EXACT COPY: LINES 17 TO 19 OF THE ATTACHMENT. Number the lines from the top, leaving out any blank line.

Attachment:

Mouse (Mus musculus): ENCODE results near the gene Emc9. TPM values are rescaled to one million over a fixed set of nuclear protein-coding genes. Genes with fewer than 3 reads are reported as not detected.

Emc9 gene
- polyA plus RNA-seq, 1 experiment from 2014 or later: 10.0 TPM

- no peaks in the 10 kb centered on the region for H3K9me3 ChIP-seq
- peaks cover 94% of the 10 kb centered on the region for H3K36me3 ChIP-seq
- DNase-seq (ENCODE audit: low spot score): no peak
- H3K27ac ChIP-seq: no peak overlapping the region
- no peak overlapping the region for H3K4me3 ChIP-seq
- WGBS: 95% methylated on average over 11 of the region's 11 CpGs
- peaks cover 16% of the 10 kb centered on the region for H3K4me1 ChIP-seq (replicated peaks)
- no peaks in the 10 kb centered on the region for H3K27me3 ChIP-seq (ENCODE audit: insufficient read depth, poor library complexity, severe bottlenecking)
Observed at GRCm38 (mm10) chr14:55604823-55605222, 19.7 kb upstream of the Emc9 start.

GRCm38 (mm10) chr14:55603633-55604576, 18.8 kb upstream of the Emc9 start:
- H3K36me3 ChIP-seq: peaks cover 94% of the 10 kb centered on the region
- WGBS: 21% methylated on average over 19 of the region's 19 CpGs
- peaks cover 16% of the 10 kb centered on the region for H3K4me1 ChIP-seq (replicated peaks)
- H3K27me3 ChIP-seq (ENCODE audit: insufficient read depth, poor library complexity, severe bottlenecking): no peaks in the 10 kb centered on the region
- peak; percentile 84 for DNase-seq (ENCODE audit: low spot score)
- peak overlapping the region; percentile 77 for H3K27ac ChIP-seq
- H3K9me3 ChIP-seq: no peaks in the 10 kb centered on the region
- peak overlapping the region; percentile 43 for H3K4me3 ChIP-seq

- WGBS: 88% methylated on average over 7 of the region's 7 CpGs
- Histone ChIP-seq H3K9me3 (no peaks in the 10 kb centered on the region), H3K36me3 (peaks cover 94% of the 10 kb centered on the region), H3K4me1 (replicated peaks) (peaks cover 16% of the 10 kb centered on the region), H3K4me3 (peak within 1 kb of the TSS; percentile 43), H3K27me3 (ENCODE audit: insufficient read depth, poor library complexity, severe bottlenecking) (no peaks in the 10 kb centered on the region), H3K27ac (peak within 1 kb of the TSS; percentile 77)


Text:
- H3K27me3 ChIP-seq (ENCODE audit: insufficient read depth, poor library complexity, severe bottlenecking): no peaks in the 10 kb centered on the region
- peak; percentile 84 for DNase-seq (ENCODE audit: low spot score)
- peak overlapping the region; percentile 77 for H3K27ac ChIP-seq